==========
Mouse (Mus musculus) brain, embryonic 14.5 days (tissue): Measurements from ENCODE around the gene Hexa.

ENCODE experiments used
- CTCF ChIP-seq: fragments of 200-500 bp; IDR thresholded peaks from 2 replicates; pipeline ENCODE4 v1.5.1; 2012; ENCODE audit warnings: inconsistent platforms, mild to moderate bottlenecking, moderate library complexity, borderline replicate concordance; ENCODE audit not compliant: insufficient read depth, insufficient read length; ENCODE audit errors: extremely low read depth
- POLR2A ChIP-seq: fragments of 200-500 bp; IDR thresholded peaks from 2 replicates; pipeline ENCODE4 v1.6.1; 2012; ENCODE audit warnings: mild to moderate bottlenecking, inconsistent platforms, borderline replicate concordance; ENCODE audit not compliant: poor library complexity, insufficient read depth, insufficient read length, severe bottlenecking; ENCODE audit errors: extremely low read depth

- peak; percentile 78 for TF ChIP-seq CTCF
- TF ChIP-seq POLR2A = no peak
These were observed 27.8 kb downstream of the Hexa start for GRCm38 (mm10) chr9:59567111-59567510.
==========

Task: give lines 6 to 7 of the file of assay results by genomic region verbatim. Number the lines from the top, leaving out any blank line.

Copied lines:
- TF ChIP-seq POLR2A = no peak
These were observed 27.8 kb downstream of the Hexa start for GRCm38 (mm10) chr9:59567111-59567510.